A little bitterness went a long way for key Titans

A little bitterness went a long way for key Titans

It all seemed so friendly and respectful last week. Even the former Patriot/current Titan who could have been bitter – Malcolm Butler – uttered nothing but benign words in the runup to Sunday.

Made sense, though. Who among the Titans had an obvious reason to be pissed at the Patriots and Bill Belichick?

Mike Vrabel’s track to becoming a head coach was accelerated because of his time spent under Belichick in the ‘00s. Cornerback Logan Ryan got paid. Dion Lewis got paid. Butler got paid.

So what if they had to go to Tennessee to have it happen? They started on the path to becoming financially secure for the rest of their lives when Belichick and the Patriots put their hand on their shoulder and said, “Won’t you join us?”

But we underrated the sting of having to go someplace else.

We ignored the fact that, in a cutthroat profession where mining for motivating slights is a pastime, several Titans had a pocketful of them and their teammates were happy to draft off their irritation.

How would it have looked with Shaq Mason and Gronk? Would it have been a beatdown with a full-go Sony Michel and Marcus Cannon? What if Trent Brown didn’t have gastrointestinal distress and the Patriots wore cleats that didn’t slip?

It might not have looked that different.

Sometimes, all it takes is one guy to be pissed off at the opponent to get everyone else going. (Example: Lawyer Milloy in the 2003 season opener at Buffalo).

The Titans had about six guys with axes to subtly grind.

There was Dean Pees, fired in early 2010 after the Patriots-Ravens playoff game debacle. The 69-year-old Pees went to the other side immediately and was Baltimore’s linebackers coach for two seasons.

He was elevated to defensive coordinator in 2012 and when the Ravens beat the hell out of the Patriots in the second half of the 2012 AFC Championship, they did so in part because Pees was able to neutralize the Patriots up-tempo offense that undressed teams like the Texans.

Vrabel got traded to the Chiefs in 2009 and, as he explained last week, he didn’t talk to Belichick for about a year.

Lewis’ irritation, which on the surface is hard to understand since the team rescued him from oblivion, dates back to the summer of 2017 when he was buried on the depth chart behind Rex Burkhead. When the season ended and Lewis was a free agent, the Titans anted up and the Patriots re-upped with Burkhead for way less than the Titans are paying Lewis.

Ryan surely would have preferred staying with the Patriots and his Rutgers family. Butler got put through the wringer for two seasons with the Super Bowl cherry on top.

These things happen.

In Week 3, the Lions – who don’t even seem to like Matt Patricia that much – beat the hell out of the Patriots and (not coincidentally) held the Patriots to 10 points like Tennessee did.

In 2010, the Patriots got demolished in Cleveland by head coach Eric Mangini and offensive coordinator Brian Daboll 34-14.

In 2009, they lost at Denver 20-17 to rookie head coach Josh McDaniels.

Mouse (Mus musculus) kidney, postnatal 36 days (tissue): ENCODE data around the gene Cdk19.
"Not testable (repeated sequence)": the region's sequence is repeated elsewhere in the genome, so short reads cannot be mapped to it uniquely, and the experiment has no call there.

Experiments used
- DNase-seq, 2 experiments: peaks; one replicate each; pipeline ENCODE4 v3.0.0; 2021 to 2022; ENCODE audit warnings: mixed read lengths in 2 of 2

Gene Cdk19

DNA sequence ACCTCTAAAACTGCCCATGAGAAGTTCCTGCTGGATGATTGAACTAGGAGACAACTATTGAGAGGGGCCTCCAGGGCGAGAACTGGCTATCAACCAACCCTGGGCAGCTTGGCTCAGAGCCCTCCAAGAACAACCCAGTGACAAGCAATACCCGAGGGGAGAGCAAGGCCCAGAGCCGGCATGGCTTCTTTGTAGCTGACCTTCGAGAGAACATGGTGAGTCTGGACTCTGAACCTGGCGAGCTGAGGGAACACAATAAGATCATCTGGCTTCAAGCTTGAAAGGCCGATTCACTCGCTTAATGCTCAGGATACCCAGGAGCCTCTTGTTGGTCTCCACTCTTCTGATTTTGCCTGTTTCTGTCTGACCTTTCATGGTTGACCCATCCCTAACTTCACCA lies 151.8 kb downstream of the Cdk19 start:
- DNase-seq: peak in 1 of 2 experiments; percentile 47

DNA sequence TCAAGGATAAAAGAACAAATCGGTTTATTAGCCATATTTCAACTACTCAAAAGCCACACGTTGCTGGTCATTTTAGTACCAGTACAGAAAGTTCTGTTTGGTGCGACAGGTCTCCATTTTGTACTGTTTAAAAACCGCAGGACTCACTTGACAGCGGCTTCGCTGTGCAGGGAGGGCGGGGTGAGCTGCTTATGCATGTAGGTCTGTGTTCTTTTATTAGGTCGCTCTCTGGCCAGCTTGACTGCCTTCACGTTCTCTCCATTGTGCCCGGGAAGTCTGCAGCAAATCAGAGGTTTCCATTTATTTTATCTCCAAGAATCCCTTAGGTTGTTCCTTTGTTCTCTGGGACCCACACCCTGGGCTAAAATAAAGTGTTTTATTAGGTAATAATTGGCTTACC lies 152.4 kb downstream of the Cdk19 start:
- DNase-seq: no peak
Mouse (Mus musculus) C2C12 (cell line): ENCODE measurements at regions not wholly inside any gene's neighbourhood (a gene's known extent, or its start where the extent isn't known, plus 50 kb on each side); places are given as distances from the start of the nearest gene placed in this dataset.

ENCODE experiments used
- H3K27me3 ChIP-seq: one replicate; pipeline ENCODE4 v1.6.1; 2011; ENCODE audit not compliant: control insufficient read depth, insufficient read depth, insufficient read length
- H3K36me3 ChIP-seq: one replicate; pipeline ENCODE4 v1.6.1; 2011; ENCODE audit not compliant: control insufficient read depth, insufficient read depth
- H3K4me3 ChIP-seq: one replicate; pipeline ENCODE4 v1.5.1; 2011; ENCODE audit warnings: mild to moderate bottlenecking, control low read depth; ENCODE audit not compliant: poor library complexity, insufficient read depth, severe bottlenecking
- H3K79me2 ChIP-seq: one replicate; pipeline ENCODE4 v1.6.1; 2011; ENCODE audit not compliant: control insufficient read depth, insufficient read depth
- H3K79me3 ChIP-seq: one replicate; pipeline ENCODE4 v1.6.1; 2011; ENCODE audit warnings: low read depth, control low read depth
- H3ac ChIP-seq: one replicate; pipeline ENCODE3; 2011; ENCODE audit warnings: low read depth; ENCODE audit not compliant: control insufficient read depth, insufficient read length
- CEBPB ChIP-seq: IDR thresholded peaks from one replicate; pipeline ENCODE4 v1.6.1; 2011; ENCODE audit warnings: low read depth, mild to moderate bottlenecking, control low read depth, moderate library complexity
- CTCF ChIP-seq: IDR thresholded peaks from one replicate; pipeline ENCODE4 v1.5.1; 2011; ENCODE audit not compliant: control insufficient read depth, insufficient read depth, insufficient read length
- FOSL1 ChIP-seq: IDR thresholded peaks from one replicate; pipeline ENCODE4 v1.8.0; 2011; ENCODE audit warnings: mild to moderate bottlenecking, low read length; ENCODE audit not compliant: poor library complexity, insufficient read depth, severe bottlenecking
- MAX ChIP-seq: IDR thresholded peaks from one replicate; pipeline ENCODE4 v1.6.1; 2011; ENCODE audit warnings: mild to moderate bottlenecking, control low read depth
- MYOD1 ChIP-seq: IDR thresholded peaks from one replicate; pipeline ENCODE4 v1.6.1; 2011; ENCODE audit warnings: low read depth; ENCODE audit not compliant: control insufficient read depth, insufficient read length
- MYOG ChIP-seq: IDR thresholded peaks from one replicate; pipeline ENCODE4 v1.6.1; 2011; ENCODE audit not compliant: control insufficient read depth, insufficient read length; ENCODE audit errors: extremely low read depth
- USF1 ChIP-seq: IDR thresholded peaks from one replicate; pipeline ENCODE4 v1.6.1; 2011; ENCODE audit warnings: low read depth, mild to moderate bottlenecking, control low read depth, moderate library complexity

So it’s on us for soft-peddling the bitterness factor in this one. You have to pay attention to history.

Speaking of history, how have the Patriots performed after these “Bitterness Bowls”?

This year, they reeled off six straight wins after the loss to the Lions and averaged 35.5 points per game.

The 2010 Patriots won their final eight after losing at Cleveland including a win over the Steelers the following week and finished 14-2.

The 2009 Patriots outscored their next two opponents 94-7 after the McDaniels Game.

And the week after the loss to Buffalo back in 2003, after ESPN’s Tom Jackson told the country that the Patriots “hate their coach”, New England went out and sacked Donovan McNabb eight times, picked him off twice and forced him to go 18 for 46 in a rout of the Eagles.

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New England Patriots rank fourth all-time in compensatory selections

New England Patriots rank fourth all-time in compensatory selections

The compensatory selections for the 2019 NFL Draft were released on Friday afternoon and the New England Patriots were one of the teams to receive four selections. Only the Patriots, Washington Redskins, and Arizona Cardinals came away with four this year, and the Patriots were one of two teams to receive multiple third-round picks (the Los Angeles Rams were the other).

This marks the third time since 2010 that the Patriots were able to land the maximum four compensatory picks.

The Patriots have seemingly always invested more in draft capital than in top-notch free agents. It's part of their strategy. That's why it's unsurprising to see them near the top of the list in all-time compensatory picks.

Since compensatory selections came into existence in 1994, the Patriots have had the fourth-most of all-time with 39. They trail only the Ravens (50), Cowboys (42), and Packers (42), per Pro Football Talk's Charean Williams. Most notably, Tom Brady was selected with a compensatory pick in the 2000 NFL Draft (sixth round, 199th overall).

Moving forward, compensatory picks will have even more value for Bill Belichick and the Patriots. The reason? As of 2018, teams can now trade compensatory picks.

In the short-term, Belichick is now armed with 12 picks in the 2019 draft that are all tradeable. He will be able to move up and down the draft board with even more free will than usual. And this comes just a year after the Patriots made eight draft day trades.

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